The Black Death is said to have originated in China and from there spread along the Silk route. It was introduced into Europe by Italian ships coming from the port city of Kaffa. The plague had profound socio-economic and environmental consequences. Labor shortages led to a rise in wages and living standards increased. Its staggering number of deaths caused by the plague led to many parts of the land to become completely uninhabited, facilitating reforestation and causing a drop in global temperatures.
Smallpox Epidemic (1520 – 1527)
Death Toll: ~56 million
As the Indians did not know the remedy of the disease…they died in heaps, like bedbugs. In many places, it happened that everyone in a house died and, as it was impossible to bury the great number of dead, they pulled down the houses over them so that their homes become their tombs.” – Motolinia, Spanish Franciscan
Following the arrival of the Europeans, the indigenous populace of the New World was decimated by regular outbreaks of Old-World diseases. Among the worst of these was smallpox, which was unintentionally introduced with the arrival of Spanish conquistadors in what is today the city of Veracruz.
The smallpox epidemic was instrumental in the victory of the small Spanish forces against the mightiest empires of the New World. The Aztec was the first to succumb to the disease, which killed off the majority of its military and a quarter of its total population. With the Aztec chain of command in disarray and with the survivors greatly weakened by disease, the Spaniards found it easy to conquer them.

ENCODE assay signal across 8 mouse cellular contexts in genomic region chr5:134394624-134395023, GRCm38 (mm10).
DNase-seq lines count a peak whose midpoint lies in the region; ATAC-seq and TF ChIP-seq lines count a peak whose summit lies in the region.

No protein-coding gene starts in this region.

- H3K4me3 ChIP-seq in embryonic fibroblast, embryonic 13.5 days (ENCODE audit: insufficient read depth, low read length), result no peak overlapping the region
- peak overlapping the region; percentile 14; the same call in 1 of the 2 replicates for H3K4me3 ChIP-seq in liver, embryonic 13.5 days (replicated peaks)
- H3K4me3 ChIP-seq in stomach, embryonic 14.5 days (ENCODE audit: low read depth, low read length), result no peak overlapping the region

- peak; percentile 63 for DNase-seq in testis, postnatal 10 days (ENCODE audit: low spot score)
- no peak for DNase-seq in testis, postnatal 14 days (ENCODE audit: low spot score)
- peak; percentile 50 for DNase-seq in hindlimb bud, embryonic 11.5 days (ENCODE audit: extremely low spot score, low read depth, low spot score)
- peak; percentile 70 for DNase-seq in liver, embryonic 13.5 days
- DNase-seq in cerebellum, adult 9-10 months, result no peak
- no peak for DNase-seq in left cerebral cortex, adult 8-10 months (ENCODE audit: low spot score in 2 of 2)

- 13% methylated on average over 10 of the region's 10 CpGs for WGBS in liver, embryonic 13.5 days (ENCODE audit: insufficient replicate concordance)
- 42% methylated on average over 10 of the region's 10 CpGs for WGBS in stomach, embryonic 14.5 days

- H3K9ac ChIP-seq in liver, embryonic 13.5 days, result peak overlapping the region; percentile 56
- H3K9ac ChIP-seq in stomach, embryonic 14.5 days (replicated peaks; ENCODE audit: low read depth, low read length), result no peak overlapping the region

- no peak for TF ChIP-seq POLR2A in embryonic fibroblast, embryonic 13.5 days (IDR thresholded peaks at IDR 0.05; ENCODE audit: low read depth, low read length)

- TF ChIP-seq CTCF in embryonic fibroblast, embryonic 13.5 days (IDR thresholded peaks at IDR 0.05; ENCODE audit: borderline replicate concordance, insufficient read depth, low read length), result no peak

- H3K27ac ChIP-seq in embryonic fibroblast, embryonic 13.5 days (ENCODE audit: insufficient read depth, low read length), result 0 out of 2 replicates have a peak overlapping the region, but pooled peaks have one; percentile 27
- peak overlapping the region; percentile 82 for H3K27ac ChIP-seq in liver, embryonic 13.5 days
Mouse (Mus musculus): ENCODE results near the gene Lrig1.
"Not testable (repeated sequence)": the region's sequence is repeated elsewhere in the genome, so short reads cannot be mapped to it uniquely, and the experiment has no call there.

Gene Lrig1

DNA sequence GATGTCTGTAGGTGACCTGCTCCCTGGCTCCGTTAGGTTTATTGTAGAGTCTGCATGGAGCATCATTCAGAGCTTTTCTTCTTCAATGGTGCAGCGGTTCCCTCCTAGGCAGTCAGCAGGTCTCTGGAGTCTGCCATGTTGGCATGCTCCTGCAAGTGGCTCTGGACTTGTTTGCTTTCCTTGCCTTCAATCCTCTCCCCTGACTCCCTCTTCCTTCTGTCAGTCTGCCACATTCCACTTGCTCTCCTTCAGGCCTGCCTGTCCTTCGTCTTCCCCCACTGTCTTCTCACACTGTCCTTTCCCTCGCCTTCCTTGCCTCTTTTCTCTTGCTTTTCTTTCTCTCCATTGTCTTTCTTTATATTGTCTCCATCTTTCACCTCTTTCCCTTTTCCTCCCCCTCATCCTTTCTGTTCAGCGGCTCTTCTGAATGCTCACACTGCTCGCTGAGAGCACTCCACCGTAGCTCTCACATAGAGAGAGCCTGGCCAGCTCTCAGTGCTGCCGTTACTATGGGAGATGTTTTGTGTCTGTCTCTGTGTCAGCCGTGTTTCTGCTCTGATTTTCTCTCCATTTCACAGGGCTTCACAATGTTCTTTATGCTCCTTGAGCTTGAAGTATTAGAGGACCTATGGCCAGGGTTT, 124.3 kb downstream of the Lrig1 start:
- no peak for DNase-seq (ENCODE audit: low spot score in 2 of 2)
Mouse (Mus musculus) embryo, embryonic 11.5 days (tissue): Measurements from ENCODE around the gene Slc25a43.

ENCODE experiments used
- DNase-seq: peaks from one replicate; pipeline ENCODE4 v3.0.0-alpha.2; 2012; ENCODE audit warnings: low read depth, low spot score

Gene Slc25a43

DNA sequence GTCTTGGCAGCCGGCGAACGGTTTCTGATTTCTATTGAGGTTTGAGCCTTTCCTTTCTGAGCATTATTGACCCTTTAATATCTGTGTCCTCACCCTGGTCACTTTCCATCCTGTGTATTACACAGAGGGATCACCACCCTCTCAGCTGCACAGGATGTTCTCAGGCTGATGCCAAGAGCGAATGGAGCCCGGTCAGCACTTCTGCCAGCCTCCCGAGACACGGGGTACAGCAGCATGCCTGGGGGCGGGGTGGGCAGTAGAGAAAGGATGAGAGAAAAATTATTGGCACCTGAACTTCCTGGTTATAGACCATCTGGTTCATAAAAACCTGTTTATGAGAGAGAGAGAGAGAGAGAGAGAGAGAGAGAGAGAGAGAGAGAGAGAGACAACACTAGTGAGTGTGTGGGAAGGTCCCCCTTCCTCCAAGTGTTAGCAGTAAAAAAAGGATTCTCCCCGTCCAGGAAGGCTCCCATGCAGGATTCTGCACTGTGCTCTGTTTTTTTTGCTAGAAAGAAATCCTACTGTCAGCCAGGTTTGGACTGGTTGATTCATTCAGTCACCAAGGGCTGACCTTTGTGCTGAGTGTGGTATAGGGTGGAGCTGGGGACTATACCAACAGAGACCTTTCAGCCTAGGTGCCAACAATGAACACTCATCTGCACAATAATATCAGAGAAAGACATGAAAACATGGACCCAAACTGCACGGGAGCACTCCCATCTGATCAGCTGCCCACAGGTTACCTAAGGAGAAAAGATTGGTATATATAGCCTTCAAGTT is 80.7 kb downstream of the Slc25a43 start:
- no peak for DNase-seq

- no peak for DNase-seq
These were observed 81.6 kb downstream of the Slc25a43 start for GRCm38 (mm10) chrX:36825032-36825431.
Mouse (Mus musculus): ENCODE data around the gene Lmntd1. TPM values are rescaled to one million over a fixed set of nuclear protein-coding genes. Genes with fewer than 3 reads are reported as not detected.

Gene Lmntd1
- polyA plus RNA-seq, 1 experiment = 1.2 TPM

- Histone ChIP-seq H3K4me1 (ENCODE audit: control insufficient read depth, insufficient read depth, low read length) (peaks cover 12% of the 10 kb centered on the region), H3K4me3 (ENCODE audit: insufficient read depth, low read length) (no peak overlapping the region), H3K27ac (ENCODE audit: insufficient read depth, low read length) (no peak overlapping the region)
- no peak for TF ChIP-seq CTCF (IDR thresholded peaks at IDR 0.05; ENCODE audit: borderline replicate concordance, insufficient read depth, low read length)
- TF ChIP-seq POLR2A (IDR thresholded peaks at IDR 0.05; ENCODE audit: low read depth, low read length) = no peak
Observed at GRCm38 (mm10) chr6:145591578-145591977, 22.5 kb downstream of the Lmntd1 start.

From Mexico, the disease rapidly spread through the rest of the continent, reaching Peru even before it was discovered by the Europeans. When the Spanish did arrive, the powerful Inca empire had already been devastated, with nearly 90% of its population killed off by smallpox and the ensuring disorder wrought by it.
Cocoliztli Epidemic (1545-1548)
Death Toll: ~10 million
Known as the Cocoliztli or the Great Pestilence, the disease struck the Mexican natives at a time when they were already suffering from a massive drought and the oppressive policies of their Spanish conquerors.
European clerics exploited the fear of the natives regarding the outbreak as a means to justify and enforce their conversion to Christianity, citing it as a ‘punishment from God’. The epidemic had a significant impact on the demography of the region. As many indigenous died from the disease, the vacant lands they left behind facilitated easier colonization.
However, the sudden increase in labor and food shortages prompted the Spanish Crown to become more involved in the running of the colony and passed laws to curb the excesses of the encomienda system.
Third Plague Pandemic (1855-1960)
Death Toll: ~12 million